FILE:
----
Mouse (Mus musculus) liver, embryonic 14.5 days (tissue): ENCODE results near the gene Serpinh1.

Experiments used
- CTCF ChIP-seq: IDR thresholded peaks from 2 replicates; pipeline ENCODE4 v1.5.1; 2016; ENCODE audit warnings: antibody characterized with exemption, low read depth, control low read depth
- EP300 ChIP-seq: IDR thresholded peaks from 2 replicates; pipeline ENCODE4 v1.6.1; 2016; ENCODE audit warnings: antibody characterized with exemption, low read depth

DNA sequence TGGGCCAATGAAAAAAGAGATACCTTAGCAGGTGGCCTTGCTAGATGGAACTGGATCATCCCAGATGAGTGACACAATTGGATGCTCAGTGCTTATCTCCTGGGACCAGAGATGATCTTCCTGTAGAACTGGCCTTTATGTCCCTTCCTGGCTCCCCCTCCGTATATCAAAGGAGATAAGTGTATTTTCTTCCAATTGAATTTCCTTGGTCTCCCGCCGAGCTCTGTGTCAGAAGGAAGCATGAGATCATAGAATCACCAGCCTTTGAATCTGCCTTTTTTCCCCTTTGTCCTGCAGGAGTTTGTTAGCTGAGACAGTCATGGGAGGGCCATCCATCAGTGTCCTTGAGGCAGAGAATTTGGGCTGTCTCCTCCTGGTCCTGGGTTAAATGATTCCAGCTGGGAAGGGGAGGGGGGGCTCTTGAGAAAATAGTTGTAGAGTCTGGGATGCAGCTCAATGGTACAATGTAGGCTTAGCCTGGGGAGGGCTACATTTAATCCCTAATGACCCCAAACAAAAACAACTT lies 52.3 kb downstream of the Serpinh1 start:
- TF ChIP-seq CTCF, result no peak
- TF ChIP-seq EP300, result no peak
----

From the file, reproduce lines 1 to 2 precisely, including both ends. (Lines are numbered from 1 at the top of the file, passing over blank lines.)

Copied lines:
Mouse (Mus musculus) liver, embryonic 14.5 days (tissue): ENCODE results near the gene Serpinh1.

Experiments used